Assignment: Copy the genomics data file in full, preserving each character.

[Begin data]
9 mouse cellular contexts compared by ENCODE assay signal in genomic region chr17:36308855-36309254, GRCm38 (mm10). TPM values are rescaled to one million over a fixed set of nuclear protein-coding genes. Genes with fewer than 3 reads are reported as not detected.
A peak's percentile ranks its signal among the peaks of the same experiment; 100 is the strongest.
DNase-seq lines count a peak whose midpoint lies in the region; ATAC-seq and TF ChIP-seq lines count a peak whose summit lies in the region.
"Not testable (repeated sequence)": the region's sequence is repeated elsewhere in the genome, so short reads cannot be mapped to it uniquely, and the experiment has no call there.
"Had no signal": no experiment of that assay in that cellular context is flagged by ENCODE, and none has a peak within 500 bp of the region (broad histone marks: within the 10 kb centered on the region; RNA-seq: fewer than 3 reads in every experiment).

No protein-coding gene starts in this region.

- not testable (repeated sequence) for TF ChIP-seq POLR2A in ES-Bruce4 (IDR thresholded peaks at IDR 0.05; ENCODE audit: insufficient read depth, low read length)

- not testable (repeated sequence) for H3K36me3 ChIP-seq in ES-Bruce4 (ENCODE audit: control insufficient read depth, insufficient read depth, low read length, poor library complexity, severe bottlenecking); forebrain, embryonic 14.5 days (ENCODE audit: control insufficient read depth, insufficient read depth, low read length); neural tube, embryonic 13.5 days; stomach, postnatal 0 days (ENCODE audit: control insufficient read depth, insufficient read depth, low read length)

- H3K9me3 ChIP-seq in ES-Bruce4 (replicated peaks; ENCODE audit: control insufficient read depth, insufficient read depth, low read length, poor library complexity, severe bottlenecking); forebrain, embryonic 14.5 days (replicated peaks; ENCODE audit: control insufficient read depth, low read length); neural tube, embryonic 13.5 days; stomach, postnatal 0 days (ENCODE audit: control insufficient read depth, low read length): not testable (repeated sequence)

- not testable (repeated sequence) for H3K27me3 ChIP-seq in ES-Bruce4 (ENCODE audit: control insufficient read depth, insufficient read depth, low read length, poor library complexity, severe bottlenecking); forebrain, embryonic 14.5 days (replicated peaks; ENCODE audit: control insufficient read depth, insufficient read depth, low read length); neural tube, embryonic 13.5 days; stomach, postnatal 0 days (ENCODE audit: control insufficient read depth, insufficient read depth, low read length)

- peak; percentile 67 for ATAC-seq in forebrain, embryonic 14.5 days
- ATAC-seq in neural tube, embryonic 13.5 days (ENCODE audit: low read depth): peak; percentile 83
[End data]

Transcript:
9 mouse cellular contexts compared by ENCODE assay signal in genomic region chr17:36308855-36309254, GRCm38 (mm10). TPM values are rescaled to one million over a fixed set of nuclear protein-coding genes. Genes with fewer than 3 reads are reported as not detected.
A peak's percentile ranks its signal among the peaks of the same experiment; 100 is the strongest.
DNase-seq lines count a peak whose midpoint lies in the region; ATAC-seq and TF ChIP-seq lines count a peak whose summit lies in the region.
"Not testable (repeated sequence)": the region's sequence is repeated elsewhere in the genome, so short reads cannot be mapped to it uniquely, and the experiment has no call there.
"Had no signal": no experiment of that assay in that cellular context is flagged by ENCODE, and none has a peak within 500 bp of the region (broad histone marks: within the 10 kb centered on the region; RNA-seq: fewer than 3 reads in every experiment).

No protein-coding gene starts in this region.

- not testable (repeated sequence) for TF ChIP-seq POLR2A in ES-Bruce4 (IDR thresholded peaks at IDR 0.05; ENCODE audit: insufficient read depth, low read length)

- not testable (repeated sequence) for H3K36me3 ChIP-seq in ES-Bruce4 (ENCODE audit: control insufficient read depth, insufficient read depth, low read length, poor library complexity, severe bottlenecking); forebrain, embryonic 14.5 days (ENCODE audit: control insufficient read depth, insufficient read depth, low read length); neural tube, embryonic 13.5 days; stomach, postnatal 0 days (ENCODE audit: control insufficient read depth, insufficient read depth, low read length)

- H3K9me3 ChIP-seq in ES-Bruce4 (replicated peaks; ENCODE audit: control insufficient read depth, insufficient read depth, low read length, poor library complexity, severe bottlenecking); forebrain, embryonic 14.5 days (replicated peaks; ENCODE audit: control insufficient read depth, low read length); neural tube, embryonic 13.5 days; stomach, postnatal 0 days (ENCODE audit: control insufficient read depth, low read length): not testable (repeated sequence)

- not testable (repeated sequence) for H3K27me3 ChIP-seq in ES-Bruce4 (ENCODE audit: control insufficient read depth, insufficient read depth, low read length, poor library complexity, severe bottlenecking); forebrain, embryonic 14.5 days (replicated peaks; ENCODE audit: control insufficient read depth, insufficient read depth, low read length); neural tube, embryonic 13.5 days; stomach, postnatal 0 days (ENCODE audit: control insufficient read depth, insufficient read depth, low read length)

- peak; percentile 67 for ATAC-seq in forebrain, embryonic 14.5 days
- ATAC-seq in neural tube, embryonic 13.5 days (ENCODE audit: low read depth): peak; percentile 83